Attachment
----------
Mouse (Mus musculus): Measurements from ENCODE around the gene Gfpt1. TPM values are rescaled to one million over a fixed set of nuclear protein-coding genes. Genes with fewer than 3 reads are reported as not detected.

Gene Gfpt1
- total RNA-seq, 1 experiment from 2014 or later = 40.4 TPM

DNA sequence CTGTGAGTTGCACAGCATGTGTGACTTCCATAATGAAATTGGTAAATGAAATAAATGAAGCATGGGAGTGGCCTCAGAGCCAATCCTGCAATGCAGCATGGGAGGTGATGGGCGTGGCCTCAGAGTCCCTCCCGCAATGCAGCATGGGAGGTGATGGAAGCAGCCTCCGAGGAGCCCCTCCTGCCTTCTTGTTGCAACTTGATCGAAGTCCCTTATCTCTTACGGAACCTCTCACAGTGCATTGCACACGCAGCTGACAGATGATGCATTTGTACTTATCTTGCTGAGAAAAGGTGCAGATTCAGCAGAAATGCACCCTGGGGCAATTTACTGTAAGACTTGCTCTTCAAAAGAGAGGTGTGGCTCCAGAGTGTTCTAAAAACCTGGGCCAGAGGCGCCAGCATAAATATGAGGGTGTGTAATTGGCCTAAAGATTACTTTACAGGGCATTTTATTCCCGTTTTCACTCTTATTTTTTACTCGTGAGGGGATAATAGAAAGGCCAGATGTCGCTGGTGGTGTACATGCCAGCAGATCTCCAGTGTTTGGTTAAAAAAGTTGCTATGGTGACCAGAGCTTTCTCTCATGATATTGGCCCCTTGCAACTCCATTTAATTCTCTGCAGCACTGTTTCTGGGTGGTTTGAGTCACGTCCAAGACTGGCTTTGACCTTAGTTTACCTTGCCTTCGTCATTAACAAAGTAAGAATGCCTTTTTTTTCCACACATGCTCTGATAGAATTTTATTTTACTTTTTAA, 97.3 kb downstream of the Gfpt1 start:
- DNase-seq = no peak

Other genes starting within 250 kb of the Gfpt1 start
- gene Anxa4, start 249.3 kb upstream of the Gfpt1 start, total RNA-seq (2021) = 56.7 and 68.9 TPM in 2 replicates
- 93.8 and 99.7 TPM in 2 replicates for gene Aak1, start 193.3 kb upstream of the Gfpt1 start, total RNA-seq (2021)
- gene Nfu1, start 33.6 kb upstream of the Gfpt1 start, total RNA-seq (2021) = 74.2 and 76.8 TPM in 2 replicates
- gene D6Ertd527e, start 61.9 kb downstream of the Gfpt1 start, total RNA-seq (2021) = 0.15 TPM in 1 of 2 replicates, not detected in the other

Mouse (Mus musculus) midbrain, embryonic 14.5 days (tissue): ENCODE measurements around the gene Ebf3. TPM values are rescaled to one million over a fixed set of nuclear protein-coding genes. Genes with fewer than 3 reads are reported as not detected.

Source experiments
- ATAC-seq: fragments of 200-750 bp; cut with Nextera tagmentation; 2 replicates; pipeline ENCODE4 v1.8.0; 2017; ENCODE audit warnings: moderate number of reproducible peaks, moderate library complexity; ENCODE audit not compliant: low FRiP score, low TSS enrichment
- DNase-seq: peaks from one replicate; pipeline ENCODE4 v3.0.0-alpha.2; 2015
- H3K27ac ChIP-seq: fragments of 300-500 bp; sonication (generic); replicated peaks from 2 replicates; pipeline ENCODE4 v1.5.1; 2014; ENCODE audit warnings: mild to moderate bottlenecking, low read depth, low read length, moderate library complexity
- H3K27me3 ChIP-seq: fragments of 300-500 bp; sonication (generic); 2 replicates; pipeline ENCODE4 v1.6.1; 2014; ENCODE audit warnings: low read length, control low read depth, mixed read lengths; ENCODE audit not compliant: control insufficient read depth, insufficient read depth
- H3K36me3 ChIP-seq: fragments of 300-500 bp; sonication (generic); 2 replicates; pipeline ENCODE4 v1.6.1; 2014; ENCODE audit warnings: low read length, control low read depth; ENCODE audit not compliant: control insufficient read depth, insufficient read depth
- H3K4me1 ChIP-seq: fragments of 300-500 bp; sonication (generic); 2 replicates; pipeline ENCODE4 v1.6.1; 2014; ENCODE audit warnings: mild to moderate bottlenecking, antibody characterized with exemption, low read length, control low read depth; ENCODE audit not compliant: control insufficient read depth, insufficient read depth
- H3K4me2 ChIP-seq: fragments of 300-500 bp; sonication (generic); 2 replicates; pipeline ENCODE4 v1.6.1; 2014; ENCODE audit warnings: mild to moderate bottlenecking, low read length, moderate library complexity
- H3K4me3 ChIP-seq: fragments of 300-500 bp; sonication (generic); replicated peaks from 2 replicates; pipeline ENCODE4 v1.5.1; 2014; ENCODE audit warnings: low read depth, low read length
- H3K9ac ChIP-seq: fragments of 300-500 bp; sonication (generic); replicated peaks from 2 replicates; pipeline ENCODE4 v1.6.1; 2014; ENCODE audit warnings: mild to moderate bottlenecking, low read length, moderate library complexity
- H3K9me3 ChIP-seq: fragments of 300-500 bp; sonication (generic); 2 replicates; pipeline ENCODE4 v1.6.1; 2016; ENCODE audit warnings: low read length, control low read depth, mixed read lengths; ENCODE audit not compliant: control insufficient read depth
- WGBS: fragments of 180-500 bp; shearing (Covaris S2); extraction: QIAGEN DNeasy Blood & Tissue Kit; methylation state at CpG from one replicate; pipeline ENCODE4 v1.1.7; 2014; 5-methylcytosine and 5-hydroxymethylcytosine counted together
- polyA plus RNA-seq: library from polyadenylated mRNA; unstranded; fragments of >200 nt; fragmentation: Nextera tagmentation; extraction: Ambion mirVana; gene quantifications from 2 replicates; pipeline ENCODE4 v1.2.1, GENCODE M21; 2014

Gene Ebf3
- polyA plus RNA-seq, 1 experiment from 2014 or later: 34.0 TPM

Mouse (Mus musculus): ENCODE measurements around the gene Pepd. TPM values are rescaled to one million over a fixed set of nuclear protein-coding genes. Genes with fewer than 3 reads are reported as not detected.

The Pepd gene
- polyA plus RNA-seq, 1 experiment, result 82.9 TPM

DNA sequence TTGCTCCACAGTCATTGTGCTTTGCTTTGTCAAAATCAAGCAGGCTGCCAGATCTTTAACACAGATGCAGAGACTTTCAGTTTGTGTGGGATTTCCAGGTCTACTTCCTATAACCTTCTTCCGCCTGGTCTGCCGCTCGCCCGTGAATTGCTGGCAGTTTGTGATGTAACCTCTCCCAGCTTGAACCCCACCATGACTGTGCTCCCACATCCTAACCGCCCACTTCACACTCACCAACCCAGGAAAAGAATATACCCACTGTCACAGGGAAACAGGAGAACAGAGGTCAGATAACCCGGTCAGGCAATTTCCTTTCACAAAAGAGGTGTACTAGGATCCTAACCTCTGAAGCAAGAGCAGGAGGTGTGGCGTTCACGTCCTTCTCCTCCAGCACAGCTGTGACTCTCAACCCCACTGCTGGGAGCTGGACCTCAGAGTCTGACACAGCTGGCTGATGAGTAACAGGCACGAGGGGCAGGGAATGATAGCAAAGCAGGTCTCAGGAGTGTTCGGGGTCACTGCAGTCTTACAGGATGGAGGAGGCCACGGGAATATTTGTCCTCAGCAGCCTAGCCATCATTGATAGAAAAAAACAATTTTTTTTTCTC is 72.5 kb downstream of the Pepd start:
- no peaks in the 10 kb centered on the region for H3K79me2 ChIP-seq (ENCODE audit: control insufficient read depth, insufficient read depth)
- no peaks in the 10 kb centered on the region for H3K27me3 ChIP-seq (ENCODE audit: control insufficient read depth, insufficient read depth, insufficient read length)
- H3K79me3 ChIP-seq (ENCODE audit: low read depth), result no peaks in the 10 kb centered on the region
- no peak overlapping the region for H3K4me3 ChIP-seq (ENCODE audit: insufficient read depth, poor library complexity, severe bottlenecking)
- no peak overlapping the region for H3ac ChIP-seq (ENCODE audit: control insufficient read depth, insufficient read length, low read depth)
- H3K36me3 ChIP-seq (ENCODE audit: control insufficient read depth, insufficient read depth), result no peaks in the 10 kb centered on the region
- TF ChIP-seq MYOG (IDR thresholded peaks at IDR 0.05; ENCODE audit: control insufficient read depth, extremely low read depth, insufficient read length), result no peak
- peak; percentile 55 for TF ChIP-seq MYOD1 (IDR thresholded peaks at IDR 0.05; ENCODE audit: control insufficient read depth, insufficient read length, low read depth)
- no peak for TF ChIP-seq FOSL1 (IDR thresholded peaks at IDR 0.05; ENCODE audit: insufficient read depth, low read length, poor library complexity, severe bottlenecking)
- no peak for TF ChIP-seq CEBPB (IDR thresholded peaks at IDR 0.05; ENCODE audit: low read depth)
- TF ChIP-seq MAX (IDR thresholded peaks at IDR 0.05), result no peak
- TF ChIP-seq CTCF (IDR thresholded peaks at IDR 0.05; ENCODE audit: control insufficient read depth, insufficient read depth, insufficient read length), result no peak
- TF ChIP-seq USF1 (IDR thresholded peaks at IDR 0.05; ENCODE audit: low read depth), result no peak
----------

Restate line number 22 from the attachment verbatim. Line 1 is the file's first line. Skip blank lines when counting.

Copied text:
- H3K9me3 ChIP-seq: fragments of 300-500 bp; sonication (generic); 2 replicates; pipeline ENCODE4 v1.6.1; 2016; ENCODE audit warnings: low read length, control low read depth, mixed read lengths; ENCODE audit not compliant: control insufficient read depth